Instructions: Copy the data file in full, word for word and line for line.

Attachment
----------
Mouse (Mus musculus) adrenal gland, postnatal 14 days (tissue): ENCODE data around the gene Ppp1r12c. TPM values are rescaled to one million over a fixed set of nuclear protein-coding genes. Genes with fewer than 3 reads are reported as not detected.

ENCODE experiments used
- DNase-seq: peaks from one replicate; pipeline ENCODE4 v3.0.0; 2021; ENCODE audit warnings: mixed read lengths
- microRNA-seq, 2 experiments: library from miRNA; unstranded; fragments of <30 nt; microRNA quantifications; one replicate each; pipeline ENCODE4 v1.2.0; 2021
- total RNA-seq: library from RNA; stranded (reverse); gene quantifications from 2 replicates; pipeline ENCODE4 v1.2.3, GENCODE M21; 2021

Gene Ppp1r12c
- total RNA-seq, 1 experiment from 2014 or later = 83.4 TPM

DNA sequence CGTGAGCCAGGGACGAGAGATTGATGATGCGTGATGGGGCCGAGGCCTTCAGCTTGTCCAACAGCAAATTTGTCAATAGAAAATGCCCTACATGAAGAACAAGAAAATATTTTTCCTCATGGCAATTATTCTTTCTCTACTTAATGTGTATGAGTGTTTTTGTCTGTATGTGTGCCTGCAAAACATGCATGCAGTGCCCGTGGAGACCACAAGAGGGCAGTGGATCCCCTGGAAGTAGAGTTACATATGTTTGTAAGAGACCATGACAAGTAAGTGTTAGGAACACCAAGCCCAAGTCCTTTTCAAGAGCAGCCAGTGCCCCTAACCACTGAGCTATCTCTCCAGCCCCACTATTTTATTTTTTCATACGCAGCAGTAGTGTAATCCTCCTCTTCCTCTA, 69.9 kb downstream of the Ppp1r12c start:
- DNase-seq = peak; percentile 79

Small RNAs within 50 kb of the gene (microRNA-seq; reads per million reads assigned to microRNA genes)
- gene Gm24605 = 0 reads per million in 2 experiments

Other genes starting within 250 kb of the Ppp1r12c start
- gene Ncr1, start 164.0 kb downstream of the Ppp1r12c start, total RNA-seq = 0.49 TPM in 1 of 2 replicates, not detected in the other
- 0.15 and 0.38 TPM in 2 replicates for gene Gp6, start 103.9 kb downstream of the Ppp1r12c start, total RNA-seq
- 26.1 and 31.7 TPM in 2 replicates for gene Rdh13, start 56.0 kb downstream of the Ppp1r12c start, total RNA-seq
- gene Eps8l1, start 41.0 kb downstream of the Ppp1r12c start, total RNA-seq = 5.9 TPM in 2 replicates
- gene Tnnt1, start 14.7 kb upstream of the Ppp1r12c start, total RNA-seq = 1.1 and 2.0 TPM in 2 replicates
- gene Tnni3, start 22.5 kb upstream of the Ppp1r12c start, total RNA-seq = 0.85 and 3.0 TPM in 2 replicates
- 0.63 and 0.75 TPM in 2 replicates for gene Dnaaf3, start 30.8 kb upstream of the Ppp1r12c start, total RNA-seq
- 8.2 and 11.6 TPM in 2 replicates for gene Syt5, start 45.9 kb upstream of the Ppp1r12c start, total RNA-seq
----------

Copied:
Mouse (Mus musculus) adrenal gland, postnatal 14 days (tissue): ENCODE data around the gene Ppp1r12c. TPM values are rescaled to one million over a fixed set of nuclear protein-coding genes. Genes with fewer than 3 reads are reported as not detected.

ENCODE experiments used
- DNase-seq: peaks from one replicate; pipeline ENCODE4 v3.0.0; 2021; ENCODE audit warnings: mixed read lengths
- microRNA-seq, 2 experiments: library from miRNA; unstranded; fragments of <30 nt; microRNA quantifications; one replicate each; pipeline ENCODE4 v1.2.0; 2021
- total RNA-seq: library from RNA; stranded (reverse); gene quantifications from 2 replicates; pipeline ENCODE4 v1.2.3, GENCODE M21; 2021

Gene Ppp1r12c
- total RNA-seq, 1 experiment from 2014 or later = 83.4 TPM

DNA sequence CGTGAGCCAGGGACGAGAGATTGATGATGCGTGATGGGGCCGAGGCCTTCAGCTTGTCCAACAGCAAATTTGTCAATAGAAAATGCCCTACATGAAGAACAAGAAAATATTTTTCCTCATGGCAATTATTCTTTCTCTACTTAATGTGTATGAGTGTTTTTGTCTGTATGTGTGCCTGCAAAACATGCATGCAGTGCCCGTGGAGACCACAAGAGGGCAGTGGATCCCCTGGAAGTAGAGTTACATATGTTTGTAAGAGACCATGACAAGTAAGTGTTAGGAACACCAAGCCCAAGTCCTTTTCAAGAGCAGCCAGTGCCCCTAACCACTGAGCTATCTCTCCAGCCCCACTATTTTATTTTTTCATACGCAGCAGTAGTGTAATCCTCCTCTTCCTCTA, 69.9 kb downstream of the Ppp1r12c start:
- DNase-seq = peak; percentile 79

Small RNAs within 50 kb of the gene (microRNA-seq; reads per million reads assigned to microRNA genes)
- gene Gm24605 = 0 reads per million in 2 experiments

Other genes starting within 250 kb of the Ppp1r12c start
- gene Ncr1, start 164.0 kb downstream of the Ppp1r12c start, total RNA-seq = 0.49 TPM in 1 of 2 replicates, not detected in the other
- 0.15 and 0.38 TPM in 2 replicates for gene Gp6, start 103.9 kb downstream of the Ppp1r12c start, total RNA-seq
- 26.1 and 31.7 TPM in 2 replicates for gene Rdh13, start 56.0 kb downstream of the Ppp1r12c start, total RNA-seq
- gene Eps8l1, start 41.0 kb downstream of the Ppp1r12c start, total RNA-seq = 5.9 TPM in 2 replicates
- gene Tnnt1, start 14.7 kb upstream of the Ppp1r12c start, total RNA-seq = 1.1 and 2.0 TPM in 2 replicates
- gene Tnni3, start 22.5 kb upstream of the Ppp1r12c start, total RNA-seq = 0.85 and 3.0 TPM in 2 replicates
- 0.63 and 0.75 TPM in 2 replicates for gene Dnaaf3, start 30.8 kb upstream of the Ppp1r12c start, total RNA-seq
- 8.2 and 11.6 TPM in 2 replicates for gene Syt5, start 45.9 kb upstream of the Ppp1r12c start, total RNA-seq